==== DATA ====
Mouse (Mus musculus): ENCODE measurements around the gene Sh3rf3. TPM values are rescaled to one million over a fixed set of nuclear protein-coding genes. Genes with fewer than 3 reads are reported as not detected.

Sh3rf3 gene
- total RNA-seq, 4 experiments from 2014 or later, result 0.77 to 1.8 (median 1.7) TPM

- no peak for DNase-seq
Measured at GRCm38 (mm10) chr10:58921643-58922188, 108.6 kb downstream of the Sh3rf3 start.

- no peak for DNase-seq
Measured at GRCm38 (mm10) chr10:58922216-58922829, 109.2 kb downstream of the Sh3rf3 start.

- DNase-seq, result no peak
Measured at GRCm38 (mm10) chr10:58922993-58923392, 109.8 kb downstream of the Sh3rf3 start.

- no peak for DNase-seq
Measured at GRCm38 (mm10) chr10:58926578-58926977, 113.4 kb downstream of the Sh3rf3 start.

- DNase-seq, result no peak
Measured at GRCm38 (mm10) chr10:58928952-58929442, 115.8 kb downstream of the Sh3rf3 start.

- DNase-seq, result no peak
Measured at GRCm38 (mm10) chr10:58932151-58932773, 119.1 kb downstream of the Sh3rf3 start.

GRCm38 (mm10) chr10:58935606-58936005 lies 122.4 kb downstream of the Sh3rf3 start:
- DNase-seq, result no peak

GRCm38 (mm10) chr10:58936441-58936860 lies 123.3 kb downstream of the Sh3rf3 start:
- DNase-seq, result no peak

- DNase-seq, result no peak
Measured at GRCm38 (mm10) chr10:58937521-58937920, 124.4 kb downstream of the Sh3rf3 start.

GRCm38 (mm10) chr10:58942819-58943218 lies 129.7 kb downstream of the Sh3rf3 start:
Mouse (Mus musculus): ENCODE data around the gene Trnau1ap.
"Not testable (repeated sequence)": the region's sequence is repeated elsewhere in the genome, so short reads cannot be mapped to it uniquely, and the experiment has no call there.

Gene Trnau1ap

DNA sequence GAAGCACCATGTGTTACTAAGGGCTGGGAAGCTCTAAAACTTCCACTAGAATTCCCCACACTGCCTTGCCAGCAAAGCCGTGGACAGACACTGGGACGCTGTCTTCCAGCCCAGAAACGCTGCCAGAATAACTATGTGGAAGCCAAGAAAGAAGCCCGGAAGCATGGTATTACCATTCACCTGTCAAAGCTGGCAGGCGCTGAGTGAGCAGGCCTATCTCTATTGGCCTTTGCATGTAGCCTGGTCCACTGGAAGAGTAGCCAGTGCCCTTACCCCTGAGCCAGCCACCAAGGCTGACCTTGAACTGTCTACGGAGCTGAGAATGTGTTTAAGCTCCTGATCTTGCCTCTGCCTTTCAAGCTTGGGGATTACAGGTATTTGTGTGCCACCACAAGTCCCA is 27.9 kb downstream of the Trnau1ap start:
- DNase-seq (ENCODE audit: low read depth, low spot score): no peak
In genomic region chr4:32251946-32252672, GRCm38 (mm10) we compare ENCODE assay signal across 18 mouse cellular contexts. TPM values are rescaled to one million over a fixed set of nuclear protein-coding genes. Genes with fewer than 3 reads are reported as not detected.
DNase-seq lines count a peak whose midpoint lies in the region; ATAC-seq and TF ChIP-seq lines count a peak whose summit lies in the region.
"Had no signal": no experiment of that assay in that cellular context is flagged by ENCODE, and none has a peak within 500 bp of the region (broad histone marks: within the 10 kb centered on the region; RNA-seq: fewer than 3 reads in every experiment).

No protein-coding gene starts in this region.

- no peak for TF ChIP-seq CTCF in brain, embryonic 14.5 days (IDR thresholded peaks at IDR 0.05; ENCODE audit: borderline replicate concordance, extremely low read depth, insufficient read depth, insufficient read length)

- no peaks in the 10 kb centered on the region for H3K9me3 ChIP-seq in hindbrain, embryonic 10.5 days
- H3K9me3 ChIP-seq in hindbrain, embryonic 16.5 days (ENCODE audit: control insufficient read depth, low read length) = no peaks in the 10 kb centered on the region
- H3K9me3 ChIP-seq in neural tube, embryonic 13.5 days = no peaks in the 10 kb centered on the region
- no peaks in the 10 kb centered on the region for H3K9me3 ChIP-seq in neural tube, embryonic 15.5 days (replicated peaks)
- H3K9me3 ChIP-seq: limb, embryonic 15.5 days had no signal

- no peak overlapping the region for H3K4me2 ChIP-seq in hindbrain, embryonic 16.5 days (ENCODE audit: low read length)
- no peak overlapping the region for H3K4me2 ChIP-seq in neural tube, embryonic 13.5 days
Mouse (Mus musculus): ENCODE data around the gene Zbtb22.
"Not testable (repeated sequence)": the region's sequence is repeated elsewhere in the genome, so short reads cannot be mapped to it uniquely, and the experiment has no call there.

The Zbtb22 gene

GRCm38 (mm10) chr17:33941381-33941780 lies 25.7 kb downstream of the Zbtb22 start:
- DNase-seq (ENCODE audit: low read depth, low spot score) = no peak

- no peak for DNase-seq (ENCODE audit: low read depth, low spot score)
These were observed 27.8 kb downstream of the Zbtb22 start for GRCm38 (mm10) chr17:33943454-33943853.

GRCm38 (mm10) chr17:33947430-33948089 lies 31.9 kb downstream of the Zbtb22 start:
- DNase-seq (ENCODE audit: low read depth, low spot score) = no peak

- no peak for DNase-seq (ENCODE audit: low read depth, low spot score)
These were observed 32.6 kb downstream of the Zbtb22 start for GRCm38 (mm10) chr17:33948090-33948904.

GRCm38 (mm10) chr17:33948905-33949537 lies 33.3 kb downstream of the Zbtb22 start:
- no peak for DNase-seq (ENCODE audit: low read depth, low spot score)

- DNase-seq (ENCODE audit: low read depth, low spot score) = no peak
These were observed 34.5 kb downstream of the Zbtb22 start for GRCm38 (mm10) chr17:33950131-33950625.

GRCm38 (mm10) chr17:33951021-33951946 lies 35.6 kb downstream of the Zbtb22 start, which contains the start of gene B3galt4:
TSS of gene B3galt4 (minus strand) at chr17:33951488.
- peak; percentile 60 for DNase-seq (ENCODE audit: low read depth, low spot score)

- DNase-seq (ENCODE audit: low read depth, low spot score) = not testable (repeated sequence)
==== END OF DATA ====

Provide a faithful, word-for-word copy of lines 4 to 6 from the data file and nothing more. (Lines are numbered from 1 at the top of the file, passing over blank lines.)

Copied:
- no peak for DNase-seq
Measured at GRCm38 (mm10) chr10:58921643-58922188, 108.6 kb downstream of the Sh3rf3 start.

- no peak for DNase-seq